Developing a scalable artificial photosynthesis technology through nanomaterials by design

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92 Citations (Scopus)

Abstract

An artificial photosynthetic system that directly produces fuels from sunlight could provide an approach to scalable energy storage and a technology for the carbon-neutral production of high-energy-density transportation fuels. A variety of designs are currently being explored to create a viable artificial photosynthetic system, and the most technologically advanced systems are based on semiconducting photoelectrodes. Here, I discuss the development of an approach that is based on an architecture, first conceived around a decade ago, that combines arrays of semiconducting microwires with flexible polymeric membranes. I highlight the key steps that have been taken towards delivering a fully functional solar fuels generator, which have exploited advances in nanotechnology at all hierarchical levels of device construction, and include the discovery of earth-abundant electrocatalysts for fuel formation and materials for the stabilization of light absorbers. Finally, I consider the remaining scientific and engineering challenges facing the fulfilment of an artificial photosynthetic system that is simultaneously safe, robust, efficient and scalable.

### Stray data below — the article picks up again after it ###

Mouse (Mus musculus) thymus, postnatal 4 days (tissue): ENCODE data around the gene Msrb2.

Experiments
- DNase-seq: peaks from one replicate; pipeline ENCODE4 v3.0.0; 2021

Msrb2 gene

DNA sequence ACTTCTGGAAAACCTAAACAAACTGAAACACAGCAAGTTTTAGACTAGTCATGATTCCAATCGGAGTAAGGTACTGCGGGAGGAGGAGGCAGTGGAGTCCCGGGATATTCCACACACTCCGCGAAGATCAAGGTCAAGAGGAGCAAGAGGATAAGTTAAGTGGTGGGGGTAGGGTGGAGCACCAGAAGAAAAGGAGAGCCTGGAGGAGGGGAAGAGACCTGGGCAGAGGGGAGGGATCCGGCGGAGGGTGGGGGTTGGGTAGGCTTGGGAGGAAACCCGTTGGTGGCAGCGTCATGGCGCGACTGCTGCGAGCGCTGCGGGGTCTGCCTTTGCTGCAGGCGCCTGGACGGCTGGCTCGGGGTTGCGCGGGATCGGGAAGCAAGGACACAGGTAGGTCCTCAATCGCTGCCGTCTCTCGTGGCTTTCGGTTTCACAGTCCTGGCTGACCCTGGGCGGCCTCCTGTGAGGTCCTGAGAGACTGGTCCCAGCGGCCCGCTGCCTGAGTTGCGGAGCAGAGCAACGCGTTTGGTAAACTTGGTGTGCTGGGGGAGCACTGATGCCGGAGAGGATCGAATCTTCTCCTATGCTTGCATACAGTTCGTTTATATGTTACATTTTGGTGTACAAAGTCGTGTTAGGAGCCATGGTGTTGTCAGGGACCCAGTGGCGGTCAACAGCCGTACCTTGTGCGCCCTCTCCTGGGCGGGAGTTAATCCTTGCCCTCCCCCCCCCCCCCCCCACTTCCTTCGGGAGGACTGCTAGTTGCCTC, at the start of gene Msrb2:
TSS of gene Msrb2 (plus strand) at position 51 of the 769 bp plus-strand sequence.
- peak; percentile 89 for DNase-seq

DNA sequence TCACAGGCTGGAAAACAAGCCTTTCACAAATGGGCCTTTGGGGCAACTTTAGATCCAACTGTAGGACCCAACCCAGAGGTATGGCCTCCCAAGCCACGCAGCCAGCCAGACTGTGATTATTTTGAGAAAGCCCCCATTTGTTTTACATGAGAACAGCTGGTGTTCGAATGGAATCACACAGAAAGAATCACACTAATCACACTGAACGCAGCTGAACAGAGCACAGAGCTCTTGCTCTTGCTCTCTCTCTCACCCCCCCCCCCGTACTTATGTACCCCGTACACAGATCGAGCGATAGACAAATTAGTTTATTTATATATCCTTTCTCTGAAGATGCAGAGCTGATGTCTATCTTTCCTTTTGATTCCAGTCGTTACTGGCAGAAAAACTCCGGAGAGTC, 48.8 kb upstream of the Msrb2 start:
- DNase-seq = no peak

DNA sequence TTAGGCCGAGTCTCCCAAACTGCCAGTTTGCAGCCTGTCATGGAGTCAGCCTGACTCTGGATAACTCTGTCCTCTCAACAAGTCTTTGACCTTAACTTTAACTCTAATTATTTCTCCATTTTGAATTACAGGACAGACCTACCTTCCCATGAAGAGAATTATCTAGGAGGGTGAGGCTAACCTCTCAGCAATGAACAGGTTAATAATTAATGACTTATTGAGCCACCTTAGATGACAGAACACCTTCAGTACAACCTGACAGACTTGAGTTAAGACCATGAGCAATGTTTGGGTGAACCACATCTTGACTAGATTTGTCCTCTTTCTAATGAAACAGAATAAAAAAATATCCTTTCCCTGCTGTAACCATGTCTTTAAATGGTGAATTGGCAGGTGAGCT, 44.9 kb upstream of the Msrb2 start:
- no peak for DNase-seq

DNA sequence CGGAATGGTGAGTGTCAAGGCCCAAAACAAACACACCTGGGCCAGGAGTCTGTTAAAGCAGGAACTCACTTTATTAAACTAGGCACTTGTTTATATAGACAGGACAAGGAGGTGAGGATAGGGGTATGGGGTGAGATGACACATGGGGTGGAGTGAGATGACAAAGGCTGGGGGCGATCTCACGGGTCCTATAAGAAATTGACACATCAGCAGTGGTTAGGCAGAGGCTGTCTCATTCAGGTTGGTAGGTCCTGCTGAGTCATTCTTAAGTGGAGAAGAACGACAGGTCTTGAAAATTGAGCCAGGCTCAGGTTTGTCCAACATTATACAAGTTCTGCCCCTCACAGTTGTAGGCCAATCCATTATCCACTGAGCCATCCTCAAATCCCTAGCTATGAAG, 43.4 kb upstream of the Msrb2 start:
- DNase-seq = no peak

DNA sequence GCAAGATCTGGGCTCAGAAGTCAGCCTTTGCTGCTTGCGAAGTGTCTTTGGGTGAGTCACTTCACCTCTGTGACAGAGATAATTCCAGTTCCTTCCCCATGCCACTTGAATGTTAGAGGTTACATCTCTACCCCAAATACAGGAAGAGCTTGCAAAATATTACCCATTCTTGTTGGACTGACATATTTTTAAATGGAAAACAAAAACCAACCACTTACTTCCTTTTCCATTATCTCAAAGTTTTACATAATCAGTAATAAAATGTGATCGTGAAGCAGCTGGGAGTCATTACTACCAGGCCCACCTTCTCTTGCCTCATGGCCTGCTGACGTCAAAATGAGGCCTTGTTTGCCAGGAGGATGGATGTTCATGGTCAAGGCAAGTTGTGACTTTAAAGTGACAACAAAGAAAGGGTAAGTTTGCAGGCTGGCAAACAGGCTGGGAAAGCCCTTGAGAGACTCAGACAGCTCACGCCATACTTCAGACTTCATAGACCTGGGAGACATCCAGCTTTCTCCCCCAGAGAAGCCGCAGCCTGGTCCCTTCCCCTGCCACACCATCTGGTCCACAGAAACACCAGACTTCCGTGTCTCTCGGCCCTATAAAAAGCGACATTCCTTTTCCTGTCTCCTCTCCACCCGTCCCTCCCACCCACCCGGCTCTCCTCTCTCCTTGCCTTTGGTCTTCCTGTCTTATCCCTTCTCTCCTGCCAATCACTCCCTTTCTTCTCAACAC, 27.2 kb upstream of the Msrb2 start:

Original languageEnglish
Pages (from-to)1010-1019
Number of pages10
JournalNature Nanotechnology
Volume11
Issue number12
DOIs
Publication statusPublished - Dec 1 2016

ASJC Scopus subject areas

  • Bioengineering
  • Atomic and Molecular Physics, and Optics
  • Biomedical Engineering
  • Materials Science(all)
  • Condensed Matter Physics
  • Electrical and Electronic Engineering

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